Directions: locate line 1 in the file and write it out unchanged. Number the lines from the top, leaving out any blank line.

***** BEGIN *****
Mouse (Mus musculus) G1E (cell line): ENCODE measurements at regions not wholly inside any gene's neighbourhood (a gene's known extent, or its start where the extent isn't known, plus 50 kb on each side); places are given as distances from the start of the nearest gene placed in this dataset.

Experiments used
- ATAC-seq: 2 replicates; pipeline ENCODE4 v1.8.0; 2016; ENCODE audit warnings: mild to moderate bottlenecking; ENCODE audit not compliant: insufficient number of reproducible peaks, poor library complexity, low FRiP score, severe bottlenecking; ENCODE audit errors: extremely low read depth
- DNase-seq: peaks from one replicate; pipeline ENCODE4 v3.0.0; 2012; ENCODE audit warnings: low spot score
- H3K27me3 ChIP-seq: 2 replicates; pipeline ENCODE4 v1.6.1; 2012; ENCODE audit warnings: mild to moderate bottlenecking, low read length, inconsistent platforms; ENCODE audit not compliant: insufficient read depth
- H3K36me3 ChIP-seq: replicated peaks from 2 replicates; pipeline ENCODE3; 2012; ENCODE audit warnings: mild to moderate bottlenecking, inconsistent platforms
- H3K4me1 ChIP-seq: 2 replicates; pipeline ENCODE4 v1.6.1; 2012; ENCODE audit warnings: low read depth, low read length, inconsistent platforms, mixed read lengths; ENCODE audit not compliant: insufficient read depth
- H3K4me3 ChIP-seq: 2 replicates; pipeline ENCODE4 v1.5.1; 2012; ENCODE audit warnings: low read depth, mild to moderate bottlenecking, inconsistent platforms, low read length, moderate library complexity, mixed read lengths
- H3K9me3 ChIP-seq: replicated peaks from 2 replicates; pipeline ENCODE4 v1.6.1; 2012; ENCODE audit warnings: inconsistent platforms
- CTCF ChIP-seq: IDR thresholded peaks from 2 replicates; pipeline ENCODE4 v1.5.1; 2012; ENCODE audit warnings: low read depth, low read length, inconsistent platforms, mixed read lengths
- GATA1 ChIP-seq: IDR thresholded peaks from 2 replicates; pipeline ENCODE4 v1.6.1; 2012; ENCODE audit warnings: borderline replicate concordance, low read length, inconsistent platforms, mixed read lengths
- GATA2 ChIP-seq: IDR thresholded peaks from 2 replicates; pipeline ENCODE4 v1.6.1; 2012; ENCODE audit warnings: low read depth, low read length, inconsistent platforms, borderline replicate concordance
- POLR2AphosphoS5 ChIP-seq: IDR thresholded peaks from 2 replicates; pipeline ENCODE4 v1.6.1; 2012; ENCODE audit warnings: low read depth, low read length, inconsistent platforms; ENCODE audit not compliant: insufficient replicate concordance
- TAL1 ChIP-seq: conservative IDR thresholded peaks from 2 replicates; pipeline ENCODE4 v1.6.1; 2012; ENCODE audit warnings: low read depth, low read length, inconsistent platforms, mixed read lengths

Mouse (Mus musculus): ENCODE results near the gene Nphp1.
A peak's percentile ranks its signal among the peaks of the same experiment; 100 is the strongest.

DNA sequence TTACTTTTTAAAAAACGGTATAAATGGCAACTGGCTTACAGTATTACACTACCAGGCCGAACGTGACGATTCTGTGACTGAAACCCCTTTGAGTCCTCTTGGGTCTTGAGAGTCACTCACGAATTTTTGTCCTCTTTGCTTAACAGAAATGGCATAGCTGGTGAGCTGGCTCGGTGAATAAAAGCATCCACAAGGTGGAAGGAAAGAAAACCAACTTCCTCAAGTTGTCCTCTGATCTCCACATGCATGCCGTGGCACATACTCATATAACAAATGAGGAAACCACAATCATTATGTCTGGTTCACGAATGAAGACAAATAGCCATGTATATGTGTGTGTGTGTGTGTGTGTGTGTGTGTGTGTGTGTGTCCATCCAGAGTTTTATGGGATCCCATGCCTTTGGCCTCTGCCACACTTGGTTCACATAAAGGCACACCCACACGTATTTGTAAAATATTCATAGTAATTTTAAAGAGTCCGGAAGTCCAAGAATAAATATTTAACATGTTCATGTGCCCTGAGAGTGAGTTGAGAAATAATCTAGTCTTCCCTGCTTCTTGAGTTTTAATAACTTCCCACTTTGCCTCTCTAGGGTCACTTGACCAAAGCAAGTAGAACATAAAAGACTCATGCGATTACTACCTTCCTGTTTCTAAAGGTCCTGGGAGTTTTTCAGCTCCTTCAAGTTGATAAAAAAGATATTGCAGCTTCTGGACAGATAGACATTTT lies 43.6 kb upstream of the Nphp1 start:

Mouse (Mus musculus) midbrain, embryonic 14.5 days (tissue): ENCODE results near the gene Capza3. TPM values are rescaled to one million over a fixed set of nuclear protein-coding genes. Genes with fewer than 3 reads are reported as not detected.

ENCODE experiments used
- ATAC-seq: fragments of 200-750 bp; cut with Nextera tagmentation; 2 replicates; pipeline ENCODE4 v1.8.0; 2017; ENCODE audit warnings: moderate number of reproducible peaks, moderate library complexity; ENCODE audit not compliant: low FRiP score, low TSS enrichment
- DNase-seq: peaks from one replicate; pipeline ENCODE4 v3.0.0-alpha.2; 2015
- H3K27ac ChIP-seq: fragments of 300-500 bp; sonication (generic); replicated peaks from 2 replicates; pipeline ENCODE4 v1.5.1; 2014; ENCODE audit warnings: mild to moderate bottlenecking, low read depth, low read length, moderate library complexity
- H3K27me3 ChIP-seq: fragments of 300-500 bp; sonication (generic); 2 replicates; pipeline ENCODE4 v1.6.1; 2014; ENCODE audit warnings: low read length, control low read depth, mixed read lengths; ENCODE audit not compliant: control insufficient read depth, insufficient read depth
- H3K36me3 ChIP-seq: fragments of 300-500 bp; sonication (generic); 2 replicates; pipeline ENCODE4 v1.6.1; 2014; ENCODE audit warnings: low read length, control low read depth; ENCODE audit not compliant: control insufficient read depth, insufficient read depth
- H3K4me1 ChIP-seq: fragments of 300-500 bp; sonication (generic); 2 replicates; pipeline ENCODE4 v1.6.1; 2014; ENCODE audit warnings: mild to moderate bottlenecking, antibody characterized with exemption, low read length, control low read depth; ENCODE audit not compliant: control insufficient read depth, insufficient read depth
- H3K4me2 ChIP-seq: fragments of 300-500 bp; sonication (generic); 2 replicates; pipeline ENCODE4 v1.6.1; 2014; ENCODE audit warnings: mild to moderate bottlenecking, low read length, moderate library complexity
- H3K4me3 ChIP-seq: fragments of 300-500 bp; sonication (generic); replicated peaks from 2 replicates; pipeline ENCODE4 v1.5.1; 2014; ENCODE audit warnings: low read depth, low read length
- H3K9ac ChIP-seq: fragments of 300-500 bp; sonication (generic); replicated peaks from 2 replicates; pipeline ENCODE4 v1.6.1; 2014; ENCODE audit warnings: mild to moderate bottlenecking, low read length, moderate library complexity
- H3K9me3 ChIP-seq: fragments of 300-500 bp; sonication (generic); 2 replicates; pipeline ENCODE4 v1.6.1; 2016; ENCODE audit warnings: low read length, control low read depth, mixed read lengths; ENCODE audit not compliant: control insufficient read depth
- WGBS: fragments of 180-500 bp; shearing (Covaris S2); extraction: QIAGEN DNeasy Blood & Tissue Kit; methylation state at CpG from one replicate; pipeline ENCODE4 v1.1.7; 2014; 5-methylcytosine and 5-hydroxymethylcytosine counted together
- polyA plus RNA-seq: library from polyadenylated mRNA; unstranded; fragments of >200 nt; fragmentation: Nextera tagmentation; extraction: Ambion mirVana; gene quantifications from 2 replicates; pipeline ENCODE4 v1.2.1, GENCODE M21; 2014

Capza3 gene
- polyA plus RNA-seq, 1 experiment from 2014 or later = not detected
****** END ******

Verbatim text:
Mouse (Mus musculus) G1E (cell line): ENCODE measurements at regions not wholly inside any gene's neighbourhood (a gene's known extent, or its start where the extent isn't known, plus 50 kb on each side); places are given as distances from the start of the nearest gene placed in this dataset.